Sunday, 19 April 2009

Christ is Risen!


By Gregory C. Atkin

Since the nineteenth century there has been an unreasonable erosion of faith in the Virgin Birth of Christ and of the Glorious Resurrection.

Challenging the apathy towards the Resurrection is the fact that the Holy Orthodox Church has devoted its apostolic readings in the Divine Liturgy to the writings of the Evangelist Luke in his second book to Philotheus, the Acts of the Apostles. I mention this because these acts of the Church resulted from her experience of the Lord’s Glorious Resurrection. Bearing this in mind, it will not surprise you that many of the quotations in this article have their origin from this book.

Regarding faith in the rising of the Lord, certain biblical passages come to mind. The Apostle Paul told the Corinthians, “...if Christ has not been raised, then our preaching is in vain, and your faith is in vain” (I Corinthians 15, 14). The apostle knew that Saint Stephen, the Archdeacon and Protomartyr, “...did great wonders and signs among the people” (Acts 6, 8). Stephen was tried before the High Priest and his council in Jerusalem (vide. Acts 7, 1), and made an outstanding defence in support of what he knew and believed. Writing in the Acts of the Apostles, the Evangelist Luke tells us that the council were enraged by Stephen’s defence of the faith and of what he knew. The relevant passage states, “Now when they heard these things they were enraged, and they gnashed their teeth against him. He, however, full of the Holy Spirit, looked into Heaven and saw the glory of God, and Jesus standing at the right hand of God; and he said, «Look, I see the Heavens opened, and the Son of Man standing at the right hand of God»” (Acts 7, 54-56).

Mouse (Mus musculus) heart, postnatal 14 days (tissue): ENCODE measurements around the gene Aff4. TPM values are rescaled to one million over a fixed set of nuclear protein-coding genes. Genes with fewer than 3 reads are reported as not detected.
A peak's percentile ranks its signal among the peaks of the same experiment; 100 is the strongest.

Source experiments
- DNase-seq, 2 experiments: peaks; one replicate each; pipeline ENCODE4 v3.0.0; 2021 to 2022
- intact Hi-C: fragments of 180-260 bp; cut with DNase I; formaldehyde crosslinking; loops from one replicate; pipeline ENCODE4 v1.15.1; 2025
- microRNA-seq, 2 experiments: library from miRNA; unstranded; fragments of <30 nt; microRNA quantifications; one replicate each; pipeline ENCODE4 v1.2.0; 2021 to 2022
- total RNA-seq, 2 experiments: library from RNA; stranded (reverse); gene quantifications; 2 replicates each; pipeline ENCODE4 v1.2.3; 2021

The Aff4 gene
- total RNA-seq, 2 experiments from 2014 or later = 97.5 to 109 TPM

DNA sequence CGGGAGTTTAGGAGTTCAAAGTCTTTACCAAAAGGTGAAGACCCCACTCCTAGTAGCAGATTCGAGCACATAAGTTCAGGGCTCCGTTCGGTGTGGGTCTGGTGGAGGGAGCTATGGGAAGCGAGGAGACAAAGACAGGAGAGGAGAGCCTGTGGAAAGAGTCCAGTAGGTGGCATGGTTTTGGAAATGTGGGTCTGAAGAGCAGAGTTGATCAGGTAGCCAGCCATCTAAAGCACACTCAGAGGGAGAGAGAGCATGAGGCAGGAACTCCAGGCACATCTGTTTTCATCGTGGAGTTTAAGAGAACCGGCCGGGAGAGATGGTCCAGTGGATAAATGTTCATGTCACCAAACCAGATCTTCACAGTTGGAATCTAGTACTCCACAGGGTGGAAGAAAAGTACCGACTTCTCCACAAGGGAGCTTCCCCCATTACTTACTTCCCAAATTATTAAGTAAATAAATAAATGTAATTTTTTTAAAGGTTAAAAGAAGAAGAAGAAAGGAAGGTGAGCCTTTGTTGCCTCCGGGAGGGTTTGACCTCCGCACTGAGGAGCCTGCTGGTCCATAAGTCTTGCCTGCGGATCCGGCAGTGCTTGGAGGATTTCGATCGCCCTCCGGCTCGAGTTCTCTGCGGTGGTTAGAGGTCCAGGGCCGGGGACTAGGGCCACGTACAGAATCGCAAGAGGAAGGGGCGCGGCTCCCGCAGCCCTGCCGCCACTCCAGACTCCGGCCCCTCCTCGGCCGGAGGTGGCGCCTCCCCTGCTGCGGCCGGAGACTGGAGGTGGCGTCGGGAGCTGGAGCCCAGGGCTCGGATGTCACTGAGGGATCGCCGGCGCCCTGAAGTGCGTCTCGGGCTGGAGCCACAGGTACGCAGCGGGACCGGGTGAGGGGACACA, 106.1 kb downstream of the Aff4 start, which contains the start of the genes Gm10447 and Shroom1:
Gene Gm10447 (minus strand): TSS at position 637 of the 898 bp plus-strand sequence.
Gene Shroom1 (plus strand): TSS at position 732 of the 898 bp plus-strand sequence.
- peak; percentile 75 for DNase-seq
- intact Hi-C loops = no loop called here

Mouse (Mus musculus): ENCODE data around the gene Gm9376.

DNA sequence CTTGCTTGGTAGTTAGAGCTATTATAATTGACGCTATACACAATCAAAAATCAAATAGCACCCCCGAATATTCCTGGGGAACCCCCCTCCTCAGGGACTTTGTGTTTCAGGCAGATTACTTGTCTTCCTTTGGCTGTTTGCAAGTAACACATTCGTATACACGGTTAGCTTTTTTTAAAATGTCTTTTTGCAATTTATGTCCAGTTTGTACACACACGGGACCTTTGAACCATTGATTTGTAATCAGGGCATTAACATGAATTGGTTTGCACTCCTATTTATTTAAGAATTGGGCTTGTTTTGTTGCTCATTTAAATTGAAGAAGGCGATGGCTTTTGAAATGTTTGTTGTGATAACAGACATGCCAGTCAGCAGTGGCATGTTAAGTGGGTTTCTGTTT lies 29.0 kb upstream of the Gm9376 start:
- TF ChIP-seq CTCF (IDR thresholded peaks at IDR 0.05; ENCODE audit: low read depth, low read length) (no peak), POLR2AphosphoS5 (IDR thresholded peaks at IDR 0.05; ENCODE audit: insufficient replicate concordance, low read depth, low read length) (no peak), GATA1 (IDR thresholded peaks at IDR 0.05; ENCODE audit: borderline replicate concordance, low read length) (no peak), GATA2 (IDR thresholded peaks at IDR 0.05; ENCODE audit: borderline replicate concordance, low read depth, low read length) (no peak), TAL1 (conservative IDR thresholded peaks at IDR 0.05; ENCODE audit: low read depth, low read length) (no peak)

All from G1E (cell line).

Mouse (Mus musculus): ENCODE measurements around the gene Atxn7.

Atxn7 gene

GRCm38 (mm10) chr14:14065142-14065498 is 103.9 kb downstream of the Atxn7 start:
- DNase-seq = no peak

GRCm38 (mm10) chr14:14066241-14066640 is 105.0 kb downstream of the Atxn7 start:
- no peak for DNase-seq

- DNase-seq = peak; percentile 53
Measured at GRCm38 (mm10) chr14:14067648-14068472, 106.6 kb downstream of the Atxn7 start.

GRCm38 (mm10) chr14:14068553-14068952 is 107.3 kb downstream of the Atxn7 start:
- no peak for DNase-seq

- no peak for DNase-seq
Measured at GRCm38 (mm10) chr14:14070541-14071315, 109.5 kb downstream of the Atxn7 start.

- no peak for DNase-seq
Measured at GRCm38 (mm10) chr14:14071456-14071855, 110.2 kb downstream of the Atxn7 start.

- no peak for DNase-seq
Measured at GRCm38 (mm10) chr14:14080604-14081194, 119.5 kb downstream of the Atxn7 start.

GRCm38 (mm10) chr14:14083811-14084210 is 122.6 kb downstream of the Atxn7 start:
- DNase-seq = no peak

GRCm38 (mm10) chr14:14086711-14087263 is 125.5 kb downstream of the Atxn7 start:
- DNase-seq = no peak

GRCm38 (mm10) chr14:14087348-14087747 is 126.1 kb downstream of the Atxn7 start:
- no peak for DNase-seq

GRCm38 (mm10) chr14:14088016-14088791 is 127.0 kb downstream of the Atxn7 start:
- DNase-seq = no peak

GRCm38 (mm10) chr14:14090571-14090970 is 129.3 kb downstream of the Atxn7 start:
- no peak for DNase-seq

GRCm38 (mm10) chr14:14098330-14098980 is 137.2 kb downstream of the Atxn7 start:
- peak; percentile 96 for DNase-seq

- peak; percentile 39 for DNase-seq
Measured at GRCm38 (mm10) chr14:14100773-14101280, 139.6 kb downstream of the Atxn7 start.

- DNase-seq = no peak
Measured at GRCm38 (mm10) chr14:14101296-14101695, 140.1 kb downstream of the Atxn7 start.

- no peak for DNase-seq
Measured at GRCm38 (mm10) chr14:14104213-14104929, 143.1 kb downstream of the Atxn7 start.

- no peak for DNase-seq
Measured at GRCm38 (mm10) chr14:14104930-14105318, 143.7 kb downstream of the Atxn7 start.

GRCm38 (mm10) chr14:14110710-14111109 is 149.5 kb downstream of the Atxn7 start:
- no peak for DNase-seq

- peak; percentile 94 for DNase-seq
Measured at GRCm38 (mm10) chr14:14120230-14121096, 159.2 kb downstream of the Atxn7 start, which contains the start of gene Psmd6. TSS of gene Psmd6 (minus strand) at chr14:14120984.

In the account of the resulting stoning of Stephen, we find Saul, later to be called Paul the Apostle, present at this execution and receiving adulation from the people (vide. Acts 8, 58).

There are pertinent questions to be asked about this.

1. Why would Stephen lay down his life if he thought the Resurrection was untrue?
2. Why would the Early Christians open themselves to the ridicule of many by preaching something which could not have been proven except that many new the truth of these things?
3. Why would Paul, after witnessing the cruel treatment of Stephen, endanger his own life by following Stephen’s example even to the point where it eventually led to his own execution for this faith?

We know of Paul’s conversion on the road to Damascus, soon after the stoning of Stephen, when the Lord appeared to him (vide. Acts 9, 3-8). The consequential blindness that made it necessary for those with him to take him by the hand and lead him into Damascus (vide. Acts 9, 8), and the restoration of his sight at the hands of Ananias (vide. Acts 9, 17), quite clearly shattered the illusion that he was doing God’s work in threatening and murdering Christians (vide. Acts 9, 1). He nevertheless knew that there would be someone to take his place in the attempted demolition of Christians and the Early Church and yet he disregarded this risk.

The Apostle John was also placing himself at odds with the Jewish religious authorities (vide. John 21, 24) although, by the time that he had written his Gospel, Jerusalem had been razed to the ground. Again, what Luke tells us is that about a hundred and twenty followers were standing around Saint Peter when he gave his address following the Lord’s Ascension (vide. Acts 2, 15).

Three questions were asked earlier, the answers to which speak for themselves. Here is another one:

Why, so soon after the Lord’s Ascension, were “more than ever believers” “added to the Lord, multitudes both of men and women” (vide. Acts 5, 14)?

Undoubtedly, so many saw the miracles performed through the Apostles, and they would have been well aware of Jesus’ ministry. Finally, and again from the Acts of the Apostles, we note that around three thousand accepted the apostolic teachings and were baptised (vide. Acts 3, 41).

The overarching question remains, “Who would willingly suffer and die for something that is untrue”?

[Spoudagmata 2009, pp. 94-95]

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